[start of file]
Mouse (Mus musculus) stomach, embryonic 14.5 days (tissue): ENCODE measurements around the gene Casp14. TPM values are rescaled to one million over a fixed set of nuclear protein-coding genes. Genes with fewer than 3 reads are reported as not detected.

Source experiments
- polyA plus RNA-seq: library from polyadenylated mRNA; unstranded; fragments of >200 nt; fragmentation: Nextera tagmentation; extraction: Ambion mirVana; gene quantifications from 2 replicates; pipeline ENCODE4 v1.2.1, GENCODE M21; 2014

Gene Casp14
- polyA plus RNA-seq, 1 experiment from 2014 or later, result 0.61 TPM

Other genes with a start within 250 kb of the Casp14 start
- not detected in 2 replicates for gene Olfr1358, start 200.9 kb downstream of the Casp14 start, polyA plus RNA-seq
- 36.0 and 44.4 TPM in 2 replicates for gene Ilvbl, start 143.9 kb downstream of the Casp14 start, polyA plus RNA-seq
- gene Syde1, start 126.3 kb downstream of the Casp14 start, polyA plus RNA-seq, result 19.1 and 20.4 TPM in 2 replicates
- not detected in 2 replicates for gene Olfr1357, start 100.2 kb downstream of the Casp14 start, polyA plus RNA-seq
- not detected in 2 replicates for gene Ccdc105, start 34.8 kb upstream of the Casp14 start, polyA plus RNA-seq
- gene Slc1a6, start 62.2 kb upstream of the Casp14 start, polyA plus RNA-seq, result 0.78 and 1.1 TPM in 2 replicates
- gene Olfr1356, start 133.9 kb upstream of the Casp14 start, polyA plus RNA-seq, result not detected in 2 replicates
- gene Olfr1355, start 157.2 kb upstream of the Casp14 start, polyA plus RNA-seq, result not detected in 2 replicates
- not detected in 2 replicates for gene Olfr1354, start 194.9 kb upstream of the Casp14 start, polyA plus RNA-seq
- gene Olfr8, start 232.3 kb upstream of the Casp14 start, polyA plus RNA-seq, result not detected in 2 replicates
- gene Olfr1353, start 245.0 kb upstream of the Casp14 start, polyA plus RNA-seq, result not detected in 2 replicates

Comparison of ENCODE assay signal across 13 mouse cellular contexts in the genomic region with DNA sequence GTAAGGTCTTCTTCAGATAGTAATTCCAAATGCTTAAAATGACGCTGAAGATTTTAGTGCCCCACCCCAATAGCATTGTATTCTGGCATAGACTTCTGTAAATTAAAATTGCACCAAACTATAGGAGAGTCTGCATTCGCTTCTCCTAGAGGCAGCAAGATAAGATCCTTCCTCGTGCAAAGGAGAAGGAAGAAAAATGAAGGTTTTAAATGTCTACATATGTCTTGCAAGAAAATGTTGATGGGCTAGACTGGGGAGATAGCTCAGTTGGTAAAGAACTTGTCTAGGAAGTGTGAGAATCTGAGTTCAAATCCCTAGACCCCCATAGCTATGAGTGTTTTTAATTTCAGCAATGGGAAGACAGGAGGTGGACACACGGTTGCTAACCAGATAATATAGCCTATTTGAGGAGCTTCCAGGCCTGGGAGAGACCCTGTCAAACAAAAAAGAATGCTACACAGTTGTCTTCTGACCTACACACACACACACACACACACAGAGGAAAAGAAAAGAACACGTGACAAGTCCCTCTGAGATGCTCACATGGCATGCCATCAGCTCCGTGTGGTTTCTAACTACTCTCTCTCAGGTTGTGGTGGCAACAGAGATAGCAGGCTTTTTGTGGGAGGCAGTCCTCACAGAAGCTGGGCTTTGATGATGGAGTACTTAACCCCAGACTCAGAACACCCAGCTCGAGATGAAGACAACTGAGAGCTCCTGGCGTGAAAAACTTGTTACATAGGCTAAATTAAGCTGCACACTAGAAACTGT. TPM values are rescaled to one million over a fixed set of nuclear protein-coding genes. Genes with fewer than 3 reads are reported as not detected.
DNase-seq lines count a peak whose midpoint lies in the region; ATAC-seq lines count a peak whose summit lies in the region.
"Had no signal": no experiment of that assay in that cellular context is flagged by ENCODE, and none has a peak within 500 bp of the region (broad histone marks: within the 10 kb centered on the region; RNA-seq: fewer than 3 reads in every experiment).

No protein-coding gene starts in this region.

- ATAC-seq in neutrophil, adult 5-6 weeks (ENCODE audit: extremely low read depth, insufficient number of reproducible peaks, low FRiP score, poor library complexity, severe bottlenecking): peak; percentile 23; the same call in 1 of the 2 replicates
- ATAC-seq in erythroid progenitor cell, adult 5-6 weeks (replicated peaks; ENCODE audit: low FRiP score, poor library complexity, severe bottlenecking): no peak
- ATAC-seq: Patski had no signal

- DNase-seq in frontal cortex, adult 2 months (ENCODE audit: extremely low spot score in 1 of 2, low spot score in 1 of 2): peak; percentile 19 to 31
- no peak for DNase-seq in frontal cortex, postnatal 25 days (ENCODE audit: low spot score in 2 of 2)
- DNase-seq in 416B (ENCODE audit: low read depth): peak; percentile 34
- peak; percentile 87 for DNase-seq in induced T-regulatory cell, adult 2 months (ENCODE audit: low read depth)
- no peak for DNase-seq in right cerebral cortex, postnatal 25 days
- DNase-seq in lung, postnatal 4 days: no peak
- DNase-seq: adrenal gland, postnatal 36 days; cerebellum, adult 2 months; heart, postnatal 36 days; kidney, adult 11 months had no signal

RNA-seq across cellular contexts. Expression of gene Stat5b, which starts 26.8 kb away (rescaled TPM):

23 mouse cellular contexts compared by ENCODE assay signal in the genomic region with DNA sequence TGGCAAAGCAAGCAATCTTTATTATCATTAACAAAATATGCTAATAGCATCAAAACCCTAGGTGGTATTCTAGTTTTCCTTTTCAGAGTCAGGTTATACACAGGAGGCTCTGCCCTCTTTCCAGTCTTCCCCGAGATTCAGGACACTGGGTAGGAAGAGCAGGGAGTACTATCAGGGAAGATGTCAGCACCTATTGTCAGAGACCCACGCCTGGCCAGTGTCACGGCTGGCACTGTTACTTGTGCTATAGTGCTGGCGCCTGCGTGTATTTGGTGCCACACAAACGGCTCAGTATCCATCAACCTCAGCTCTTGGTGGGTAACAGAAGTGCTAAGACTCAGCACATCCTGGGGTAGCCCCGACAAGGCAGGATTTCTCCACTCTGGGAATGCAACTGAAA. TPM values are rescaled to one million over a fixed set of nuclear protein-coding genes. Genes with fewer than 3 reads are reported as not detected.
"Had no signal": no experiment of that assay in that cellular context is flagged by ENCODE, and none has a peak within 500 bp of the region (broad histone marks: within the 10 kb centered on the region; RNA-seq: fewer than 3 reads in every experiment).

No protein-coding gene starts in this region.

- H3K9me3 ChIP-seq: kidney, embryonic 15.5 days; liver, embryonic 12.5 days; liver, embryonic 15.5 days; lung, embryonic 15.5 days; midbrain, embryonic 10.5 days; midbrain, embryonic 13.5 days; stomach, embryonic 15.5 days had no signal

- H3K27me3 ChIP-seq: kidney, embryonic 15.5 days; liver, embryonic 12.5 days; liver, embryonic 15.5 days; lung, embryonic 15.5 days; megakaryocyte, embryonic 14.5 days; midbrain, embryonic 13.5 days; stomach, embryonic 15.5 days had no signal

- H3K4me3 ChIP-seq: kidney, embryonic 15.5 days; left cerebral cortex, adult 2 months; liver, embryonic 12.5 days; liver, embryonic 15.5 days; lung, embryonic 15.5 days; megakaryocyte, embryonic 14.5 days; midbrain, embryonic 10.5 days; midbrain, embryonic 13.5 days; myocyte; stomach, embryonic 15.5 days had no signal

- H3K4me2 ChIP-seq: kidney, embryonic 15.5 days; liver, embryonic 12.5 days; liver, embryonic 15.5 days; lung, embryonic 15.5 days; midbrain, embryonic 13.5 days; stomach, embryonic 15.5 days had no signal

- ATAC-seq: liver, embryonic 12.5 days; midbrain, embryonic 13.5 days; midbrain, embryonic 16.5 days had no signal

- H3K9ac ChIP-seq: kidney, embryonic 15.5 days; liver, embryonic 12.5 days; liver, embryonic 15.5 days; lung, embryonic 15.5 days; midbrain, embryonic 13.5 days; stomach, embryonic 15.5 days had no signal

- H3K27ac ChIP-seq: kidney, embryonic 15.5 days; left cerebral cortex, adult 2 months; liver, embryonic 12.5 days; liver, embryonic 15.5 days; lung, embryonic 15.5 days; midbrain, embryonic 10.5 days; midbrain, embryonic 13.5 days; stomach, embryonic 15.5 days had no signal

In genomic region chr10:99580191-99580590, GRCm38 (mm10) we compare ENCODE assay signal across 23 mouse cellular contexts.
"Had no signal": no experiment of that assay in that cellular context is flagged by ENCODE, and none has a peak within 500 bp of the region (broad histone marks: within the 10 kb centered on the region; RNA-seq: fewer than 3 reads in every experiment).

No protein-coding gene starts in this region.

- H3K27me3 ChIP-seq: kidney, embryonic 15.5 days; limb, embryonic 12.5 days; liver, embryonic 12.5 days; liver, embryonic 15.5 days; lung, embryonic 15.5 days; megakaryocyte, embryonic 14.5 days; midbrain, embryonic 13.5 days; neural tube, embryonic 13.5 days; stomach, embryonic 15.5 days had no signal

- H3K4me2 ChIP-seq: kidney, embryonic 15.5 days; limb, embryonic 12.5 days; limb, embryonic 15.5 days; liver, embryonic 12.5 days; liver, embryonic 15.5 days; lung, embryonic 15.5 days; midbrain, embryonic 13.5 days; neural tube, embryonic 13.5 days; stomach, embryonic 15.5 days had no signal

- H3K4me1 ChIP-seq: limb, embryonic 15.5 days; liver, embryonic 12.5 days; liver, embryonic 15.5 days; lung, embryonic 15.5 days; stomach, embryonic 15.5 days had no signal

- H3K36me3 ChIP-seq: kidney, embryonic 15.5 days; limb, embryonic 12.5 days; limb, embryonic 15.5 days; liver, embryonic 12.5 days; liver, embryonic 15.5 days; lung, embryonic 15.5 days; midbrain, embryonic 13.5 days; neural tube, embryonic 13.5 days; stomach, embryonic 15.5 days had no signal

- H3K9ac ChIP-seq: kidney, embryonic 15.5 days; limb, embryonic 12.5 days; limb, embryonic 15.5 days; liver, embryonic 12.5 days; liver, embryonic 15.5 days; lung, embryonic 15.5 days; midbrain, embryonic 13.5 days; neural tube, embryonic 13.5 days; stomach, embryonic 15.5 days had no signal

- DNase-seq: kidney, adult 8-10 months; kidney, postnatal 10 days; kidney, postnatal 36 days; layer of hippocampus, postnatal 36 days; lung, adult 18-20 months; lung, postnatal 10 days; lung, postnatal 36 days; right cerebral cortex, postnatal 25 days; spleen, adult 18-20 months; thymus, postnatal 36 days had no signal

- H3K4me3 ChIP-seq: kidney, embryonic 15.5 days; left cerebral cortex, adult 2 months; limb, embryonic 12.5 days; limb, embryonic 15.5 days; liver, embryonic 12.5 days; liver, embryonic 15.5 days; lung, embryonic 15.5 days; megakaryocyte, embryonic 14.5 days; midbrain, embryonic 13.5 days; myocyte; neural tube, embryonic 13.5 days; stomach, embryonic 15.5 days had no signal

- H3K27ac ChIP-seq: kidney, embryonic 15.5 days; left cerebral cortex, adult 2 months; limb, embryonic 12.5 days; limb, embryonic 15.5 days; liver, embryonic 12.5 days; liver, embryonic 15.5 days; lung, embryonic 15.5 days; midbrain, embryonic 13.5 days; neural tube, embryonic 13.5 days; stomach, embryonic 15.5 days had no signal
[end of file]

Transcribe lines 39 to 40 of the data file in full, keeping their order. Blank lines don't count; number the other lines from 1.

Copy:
- H3K4me2 ChIP-seq: kidney, embryonic 15.5 days; liver, embryonic 12.5 days; liver, embryonic 15.5 days; lung, embryonic 15.5 days; midbrain, embryonic 13.5 days; stomach, embryonic 15.5 days had no signal

- ATAC-seq: liver, embryonic 12.5 days; midbrain, embryonic 13.5 days; midbrain, embryonic 16.5 days had no signal